Most of the hatred directed at Nirvana’s In Utero came before it was released. When the band entered the studio to record its third album in February 1993, expectations were beyond high. The band hadn’t just established itself as a massive band with its second album and major label debut, 1991’s Nevermind; it had upended the record industry itself, supposedly clearing away the excesses of hard rock hair bands and ushering in a new era of “alternative” music.

Fully aware of the absurdity of the situation it found itself in, Nirvana set out to record an uncompromising and perhaps even alienating set of songs (Kurt Cobain began the album by announcing, “Teenage angst has paid off well; now I’m bored and old”). The band paid for the sessions with producer Steve Albini itself and refused to allow its management and record company to affect the process in any way.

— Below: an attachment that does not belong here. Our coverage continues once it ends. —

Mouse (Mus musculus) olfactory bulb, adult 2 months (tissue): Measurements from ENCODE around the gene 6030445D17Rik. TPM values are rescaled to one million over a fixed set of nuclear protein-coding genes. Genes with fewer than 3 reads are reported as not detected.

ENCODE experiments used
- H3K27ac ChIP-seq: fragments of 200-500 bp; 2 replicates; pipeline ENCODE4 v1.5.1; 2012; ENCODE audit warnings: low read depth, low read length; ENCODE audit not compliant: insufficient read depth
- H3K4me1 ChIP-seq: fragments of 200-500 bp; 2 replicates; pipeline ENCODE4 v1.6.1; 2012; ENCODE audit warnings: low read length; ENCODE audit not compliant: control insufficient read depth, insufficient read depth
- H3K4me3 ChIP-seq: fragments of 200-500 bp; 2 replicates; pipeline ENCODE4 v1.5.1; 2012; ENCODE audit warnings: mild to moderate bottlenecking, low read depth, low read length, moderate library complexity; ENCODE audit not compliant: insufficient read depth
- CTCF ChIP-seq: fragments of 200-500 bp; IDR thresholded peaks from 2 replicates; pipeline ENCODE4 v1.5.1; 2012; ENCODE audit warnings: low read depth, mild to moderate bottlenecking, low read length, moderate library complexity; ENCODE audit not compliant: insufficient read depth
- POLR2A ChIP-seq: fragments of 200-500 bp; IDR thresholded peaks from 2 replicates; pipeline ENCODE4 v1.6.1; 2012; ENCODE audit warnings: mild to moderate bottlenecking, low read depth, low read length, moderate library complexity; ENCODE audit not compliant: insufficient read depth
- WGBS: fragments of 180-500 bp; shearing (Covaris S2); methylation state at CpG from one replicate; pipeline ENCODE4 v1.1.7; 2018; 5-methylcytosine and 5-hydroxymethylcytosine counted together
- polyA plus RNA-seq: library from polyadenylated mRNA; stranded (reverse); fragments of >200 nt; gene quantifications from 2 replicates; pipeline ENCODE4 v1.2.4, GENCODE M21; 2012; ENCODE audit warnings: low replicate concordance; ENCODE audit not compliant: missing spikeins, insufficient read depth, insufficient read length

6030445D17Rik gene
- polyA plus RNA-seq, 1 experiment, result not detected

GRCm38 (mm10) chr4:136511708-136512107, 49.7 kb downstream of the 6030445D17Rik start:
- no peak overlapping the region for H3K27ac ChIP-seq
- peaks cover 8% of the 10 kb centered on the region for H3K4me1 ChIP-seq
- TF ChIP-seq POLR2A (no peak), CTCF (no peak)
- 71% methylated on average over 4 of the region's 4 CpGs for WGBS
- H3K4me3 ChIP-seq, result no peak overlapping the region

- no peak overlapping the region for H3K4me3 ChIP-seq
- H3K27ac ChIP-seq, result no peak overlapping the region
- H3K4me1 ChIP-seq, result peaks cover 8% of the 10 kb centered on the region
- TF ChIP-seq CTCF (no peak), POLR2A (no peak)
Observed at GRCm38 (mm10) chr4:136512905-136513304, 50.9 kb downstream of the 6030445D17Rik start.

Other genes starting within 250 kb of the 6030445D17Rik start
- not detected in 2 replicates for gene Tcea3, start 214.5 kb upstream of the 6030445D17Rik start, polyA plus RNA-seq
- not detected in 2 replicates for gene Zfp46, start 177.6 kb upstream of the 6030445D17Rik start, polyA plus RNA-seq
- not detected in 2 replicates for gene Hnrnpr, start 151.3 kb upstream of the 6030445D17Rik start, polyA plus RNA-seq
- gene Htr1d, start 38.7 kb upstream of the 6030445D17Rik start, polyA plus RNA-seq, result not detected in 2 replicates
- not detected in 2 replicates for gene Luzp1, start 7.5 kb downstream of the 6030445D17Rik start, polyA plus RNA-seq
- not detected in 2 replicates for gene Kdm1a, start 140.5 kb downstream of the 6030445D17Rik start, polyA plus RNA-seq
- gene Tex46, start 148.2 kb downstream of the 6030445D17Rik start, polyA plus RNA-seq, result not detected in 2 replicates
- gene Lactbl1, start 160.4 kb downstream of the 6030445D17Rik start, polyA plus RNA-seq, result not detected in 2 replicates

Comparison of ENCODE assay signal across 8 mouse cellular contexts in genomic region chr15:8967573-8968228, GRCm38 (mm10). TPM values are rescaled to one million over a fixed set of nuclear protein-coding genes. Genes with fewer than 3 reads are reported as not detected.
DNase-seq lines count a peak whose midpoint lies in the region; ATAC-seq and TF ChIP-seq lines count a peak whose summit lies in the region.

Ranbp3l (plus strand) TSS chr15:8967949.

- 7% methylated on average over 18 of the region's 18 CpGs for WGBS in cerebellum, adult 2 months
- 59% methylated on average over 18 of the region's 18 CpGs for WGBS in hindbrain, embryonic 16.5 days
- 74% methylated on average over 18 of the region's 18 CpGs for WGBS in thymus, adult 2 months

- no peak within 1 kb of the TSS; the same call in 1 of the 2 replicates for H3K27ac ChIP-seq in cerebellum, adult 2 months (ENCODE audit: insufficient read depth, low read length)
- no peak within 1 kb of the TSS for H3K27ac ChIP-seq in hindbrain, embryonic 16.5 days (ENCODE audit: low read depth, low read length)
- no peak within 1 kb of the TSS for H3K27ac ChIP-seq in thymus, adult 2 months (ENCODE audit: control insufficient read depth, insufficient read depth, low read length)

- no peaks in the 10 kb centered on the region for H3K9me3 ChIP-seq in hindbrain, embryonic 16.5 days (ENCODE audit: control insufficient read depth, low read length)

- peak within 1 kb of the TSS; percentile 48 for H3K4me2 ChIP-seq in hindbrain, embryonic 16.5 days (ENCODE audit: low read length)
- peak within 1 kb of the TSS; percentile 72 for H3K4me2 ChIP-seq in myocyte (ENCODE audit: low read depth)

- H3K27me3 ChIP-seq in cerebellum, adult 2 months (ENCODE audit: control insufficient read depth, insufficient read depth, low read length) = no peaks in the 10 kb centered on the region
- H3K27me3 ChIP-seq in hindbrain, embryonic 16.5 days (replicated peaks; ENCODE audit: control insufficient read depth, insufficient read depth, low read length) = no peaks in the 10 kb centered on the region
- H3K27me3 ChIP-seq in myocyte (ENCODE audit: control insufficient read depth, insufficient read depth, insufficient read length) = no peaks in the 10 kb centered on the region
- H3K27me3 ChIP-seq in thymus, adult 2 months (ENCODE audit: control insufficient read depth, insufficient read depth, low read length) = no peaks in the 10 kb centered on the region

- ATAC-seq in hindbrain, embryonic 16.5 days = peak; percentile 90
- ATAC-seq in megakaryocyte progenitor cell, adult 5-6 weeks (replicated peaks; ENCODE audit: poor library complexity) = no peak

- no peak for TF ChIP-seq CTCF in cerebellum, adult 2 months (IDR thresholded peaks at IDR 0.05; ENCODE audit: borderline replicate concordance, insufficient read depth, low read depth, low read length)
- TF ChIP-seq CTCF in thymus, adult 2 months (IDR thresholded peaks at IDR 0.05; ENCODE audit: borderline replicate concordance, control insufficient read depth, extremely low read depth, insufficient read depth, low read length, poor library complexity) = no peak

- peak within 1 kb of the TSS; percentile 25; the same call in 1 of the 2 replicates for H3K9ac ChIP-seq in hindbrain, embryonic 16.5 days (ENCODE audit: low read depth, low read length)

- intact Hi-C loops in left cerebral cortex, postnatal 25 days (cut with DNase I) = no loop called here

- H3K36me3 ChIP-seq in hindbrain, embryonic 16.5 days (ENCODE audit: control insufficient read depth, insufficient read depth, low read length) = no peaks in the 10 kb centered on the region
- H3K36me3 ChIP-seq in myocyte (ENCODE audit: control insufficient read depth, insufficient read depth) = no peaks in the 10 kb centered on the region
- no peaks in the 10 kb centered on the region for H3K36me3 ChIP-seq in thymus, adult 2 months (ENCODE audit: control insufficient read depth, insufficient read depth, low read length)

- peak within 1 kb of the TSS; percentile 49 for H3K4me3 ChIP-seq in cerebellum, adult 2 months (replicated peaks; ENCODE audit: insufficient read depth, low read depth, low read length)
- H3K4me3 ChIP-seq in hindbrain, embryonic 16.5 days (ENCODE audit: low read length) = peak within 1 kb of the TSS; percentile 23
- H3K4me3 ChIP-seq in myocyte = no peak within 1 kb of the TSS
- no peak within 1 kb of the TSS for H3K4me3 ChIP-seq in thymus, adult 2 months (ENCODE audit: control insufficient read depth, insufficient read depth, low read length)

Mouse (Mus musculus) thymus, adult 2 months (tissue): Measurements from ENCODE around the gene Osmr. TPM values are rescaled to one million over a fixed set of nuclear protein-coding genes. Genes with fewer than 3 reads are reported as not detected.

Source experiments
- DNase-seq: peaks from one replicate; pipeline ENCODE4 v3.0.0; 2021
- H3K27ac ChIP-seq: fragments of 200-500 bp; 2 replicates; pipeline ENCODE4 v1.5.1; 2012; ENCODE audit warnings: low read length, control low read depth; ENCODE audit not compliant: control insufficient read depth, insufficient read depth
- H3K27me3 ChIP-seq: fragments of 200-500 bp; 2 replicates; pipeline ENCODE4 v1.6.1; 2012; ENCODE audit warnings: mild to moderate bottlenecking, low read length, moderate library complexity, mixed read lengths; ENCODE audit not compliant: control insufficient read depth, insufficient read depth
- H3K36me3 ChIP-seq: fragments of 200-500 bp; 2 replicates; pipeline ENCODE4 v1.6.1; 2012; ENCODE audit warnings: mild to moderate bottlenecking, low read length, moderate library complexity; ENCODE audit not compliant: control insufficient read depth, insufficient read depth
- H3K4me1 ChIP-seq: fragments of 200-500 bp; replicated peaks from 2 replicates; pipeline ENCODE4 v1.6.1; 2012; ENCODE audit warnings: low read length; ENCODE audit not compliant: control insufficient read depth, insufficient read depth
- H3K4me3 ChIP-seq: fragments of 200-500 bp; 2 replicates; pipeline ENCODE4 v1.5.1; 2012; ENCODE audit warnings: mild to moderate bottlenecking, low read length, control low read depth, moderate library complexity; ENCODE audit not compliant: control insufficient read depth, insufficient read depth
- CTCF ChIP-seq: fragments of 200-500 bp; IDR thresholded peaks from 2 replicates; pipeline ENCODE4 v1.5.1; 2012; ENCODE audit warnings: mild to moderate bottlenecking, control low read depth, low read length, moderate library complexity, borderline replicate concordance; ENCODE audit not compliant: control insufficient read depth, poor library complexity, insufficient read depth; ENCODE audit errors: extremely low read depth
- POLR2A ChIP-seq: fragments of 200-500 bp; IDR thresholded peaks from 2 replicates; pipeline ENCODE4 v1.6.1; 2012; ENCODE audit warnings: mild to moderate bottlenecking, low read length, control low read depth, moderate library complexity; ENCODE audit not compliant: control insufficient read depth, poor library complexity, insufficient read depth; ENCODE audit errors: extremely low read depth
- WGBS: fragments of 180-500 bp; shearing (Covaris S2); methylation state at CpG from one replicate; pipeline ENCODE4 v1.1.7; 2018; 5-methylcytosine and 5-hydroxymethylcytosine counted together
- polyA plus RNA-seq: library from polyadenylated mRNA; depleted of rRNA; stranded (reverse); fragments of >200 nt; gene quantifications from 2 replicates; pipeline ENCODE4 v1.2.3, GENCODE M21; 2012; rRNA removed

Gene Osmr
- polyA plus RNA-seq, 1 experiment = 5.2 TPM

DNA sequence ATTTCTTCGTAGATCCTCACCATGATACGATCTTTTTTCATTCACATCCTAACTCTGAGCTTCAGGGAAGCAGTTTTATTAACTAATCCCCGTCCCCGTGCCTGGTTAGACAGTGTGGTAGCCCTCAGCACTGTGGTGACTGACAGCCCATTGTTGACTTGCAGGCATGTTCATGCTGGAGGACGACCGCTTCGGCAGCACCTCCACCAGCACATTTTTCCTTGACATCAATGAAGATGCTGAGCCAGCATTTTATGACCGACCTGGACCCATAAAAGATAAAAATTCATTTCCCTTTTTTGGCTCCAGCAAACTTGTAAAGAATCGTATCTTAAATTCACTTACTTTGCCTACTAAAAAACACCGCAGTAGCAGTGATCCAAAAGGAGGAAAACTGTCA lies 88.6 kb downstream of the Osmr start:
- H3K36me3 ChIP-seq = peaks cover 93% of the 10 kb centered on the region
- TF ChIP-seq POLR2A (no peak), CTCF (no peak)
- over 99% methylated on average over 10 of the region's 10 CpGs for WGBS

When these stakeholders finally did get to hear the album, they were not happy, calling the songwriting poor and the overall sound unlistenable. The band returned to Albini to ask that the album be remixed; he refused, and commented on the situation in an interview with the Chicago Tribune. This escalated when Newsweek covered the story in an article Nirvana refuted in a letter to the editor, which was reprinted as a full-page ad in Billboard, asserting that it wasn’t being forced to change the album despite what was being reported in the press.

Behind closed doors, however, Nirvana was changing the album. Either because of external pressure or its own doubts, it had producer Scott Litt remix two songs, “Heart-Shaped Box” and “All Apologies,” which later became the album’s biggest hits. When it was released, of course, all of this debate became trivial. In Utero debuted at No. 1 on the Billboard charts, took over MTV and modern rock radio, and received near universal critical acclaim.

Not that it mattered. Over the next seven months, Cobain descended deeper into drug addiction and depression before killing himself with a shotgun blast to the head.